The integration of care services, the introduction of new methods and antiretroviral therapy have significantly improved the prevention of HIV transmission to children and the preservation of maternal health. Since 2010, thanks to advances in PMTCT, new HIV infections in children have decreased globally by 52%, from 310,000 [200,000 - 500,000] in 2010 to 150,000 [94,000 - 240,000] in 2019 [3].

At the end of 2018, the number of PLWHIV in Burkina Faso was estimated at 94,000, including 9,400 children under the age of 15 [3].

  In Burkina Faso, a deeply analysis of recent epidemiological data shows a significant drop in infant and child mortality. In fact, the infant and child mortality rate fell from 129 per thousand live births in 2010 to 82 per thousand live births in 2015, with a decrease of 7.3% per year.

Aim of the Study

  The aim of the present study was to evaluate the achievement of the 3rd “90” of the UNAIDS 90-90-90 targets "90% of people on treatment have undetectable viral load", in order to improve the care of children living with HIV at CHUP CDG.

Objective of the Study

Contribute to a better care for children under-15 living with HIV-1 by studying the impact of ART on virus replication, through plasmatic viral load (VL) measure.

Methods

  This was a retrospective descriptive study carried out at Pediatric University Hospital Charles-de-Gaulle from January 1, 2016 to June 30, 2019. The study included all children under-15 infected with HIV type 1 (HIV-1) and with a plasma viral load measured in the Bacteriology-Virology Department during the study period.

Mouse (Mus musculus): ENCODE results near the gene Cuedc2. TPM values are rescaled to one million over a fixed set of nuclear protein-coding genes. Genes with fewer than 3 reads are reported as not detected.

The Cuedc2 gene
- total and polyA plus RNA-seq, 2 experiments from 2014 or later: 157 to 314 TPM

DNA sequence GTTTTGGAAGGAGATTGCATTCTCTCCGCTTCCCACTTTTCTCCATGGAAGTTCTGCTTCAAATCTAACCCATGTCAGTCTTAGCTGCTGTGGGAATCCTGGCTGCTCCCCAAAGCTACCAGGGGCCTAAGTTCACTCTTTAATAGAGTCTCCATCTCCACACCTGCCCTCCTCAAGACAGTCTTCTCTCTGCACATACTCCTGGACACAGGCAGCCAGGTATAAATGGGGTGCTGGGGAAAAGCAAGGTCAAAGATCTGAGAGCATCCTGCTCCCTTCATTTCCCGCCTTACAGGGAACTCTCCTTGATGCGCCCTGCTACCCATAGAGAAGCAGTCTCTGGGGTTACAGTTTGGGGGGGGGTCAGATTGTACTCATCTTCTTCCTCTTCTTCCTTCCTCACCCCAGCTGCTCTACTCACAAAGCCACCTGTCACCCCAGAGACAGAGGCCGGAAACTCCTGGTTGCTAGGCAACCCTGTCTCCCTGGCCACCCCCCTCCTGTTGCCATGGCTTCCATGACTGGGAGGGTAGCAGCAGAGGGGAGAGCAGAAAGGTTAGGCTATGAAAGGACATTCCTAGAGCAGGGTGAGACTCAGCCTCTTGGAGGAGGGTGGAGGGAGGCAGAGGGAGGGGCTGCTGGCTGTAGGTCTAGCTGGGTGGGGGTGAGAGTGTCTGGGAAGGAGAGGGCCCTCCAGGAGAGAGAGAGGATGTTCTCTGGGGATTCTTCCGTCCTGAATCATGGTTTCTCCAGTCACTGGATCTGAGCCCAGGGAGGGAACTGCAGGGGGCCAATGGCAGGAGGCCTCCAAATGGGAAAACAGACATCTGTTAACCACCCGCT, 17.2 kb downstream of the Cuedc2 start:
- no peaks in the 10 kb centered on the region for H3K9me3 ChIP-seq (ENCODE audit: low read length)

Results

  The largest age group was [10-14] (50.06%). The distribution of patients according to age groups is given in table 1. Out of 811 children, 51% were boys, i.e. a sex ratio of 1,03. Moreover, nearly 80% of our patients came from the project named ESTHER (Ensemble pour une Thérapeutique en Réseau). 47.3% had a treatment duration greater than or equal to 4 semesters and 65.88% had an undetectable plasma viral load. The study involved all children aged 0 to 15 infected with HIV type 1 (HIV-1) and with a plasma viral load achieved in the Bacteriology-Virology unit during the study period.

Discussion

  Our sample consisted of 811 patients. This number was close to that obtained by Janssen N., et al. who found 670 patients in 2010 in South Africa in their study on the biological follow up of HIV-positive children on ART. However, it was three time greater than the workforce of Tinto., et al. who found a number of 311 children at the CHUSS Bobo Dioulasso in 2013. The high number found in our study could be explained by the fact that the children, once detected positive for HIV serology at birth, are systematically taken care of by the ESTHER project. The average age was 114 months in our study. Tinto., et al. noted an average of 108 months at the CHUSS Bobo Dioulasso in 2013 [4].

  In our study, the sex ratio was 1.03 in favor of boys. These results were similar to those of Ginette C., et al. in Yaoundé in 2012 who found a sex ratio of 1.03 in favor of boys as well. In our study, 56.8% of patients had undetectable viral load versus 43.2% who had detectable viral load. These results are comparable to those obtained by Mounerou S., et al. in Togo in 2014 who found 51.6% of cases of viral load undetectable against 49.4% of cases of detectable viral load [5].